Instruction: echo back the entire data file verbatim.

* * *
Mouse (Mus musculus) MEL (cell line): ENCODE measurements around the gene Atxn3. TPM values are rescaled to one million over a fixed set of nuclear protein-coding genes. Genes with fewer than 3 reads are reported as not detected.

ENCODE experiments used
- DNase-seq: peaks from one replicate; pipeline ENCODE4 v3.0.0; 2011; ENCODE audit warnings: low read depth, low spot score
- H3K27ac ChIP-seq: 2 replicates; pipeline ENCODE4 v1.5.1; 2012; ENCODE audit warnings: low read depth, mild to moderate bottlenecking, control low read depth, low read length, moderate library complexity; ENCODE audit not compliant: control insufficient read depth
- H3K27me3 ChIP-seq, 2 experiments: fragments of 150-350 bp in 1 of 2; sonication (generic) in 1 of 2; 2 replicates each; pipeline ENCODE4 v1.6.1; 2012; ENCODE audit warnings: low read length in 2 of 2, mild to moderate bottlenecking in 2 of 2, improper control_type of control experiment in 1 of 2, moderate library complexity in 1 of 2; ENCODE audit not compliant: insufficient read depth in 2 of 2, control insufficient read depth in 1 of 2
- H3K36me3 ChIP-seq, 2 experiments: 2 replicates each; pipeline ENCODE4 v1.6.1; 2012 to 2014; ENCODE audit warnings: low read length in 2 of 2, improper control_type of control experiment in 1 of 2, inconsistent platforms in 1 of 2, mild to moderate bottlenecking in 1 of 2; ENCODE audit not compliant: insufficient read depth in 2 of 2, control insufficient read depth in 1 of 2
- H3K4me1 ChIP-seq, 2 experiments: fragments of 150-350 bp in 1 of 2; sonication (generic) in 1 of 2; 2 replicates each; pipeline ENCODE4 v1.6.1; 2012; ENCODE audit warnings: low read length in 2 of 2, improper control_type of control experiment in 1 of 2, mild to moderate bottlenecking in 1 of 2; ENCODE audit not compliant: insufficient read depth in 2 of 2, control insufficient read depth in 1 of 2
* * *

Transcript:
Mouse (Mus musculus) MEL (cell line): ENCODE measurements around the gene Atxn3. TPM values are rescaled to one million over a fixed set of nuclear protein-coding genes. Genes with fewer than 3 reads are reported as not detected.

ENCODE experiments used
- DNase-seq: peaks from one replicate; pipeline ENCODE4 v3.0.0; 2011; ENCODE audit warnings: low read depth, low spot score
- H3K27ac ChIP-seq: 2 replicates; pipeline ENCODE4 v1.5.1; 2012; ENCODE audit warnings: low read depth, mild to moderate bottlenecking, control low read depth, low read length, moderate library complexity; ENCODE audit not compliant: control insufficient read depth
- H3K27me3 ChIP-seq, 2 experiments: fragments of 150-350 bp in 1 of 2; sonication (generic) in 1 of 2; 2 replicates each; pipeline ENCODE4 v1.6.1; 2012; ENCODE audit warnings: low read length in 2 of 2, mild to moderate bottlenecking in 2 of 2, improper control_type of control experiment in 1 of 2, moderate library complexity in 1 of 2; ENCODE audit not compliant: insufficient read depth in 2 of 2, control insufficient read depth in 1 of 2
- H3K36me3 ChIP-seq, 2 experiments: 2 replicates each; pipeline ENCODE4 v1.6.1; 2012 to 2014; ENCODE audit warnings: low read length in 2 of 2, improper control_type of control experiment in 1 of 2, inconsistent platforms in 1 of 2, mild to moderate bottlenecking in 1 of 2; ENCODE audit not compliant: insufficient read depth in 2 of 2, control insufficient read depth in 1 of 2
- H3K4me1 ChIP-seq, 2 experiments: fragments of 150-350 bp in 1 of 2; sonication (generic) in 1 of 2; 2 replicates each; pipeline ENCODE4 v1.6.1; 2012; ENCODE audit warnings: low read length in 2 of 2, improper control_type of control experiment in 1 of 2, mild to moderate bottlenecking in 1 of 2; ENCODE audit not compliant: insufficient read depth in 2 of 2, control insufficient read depth in 1 of 2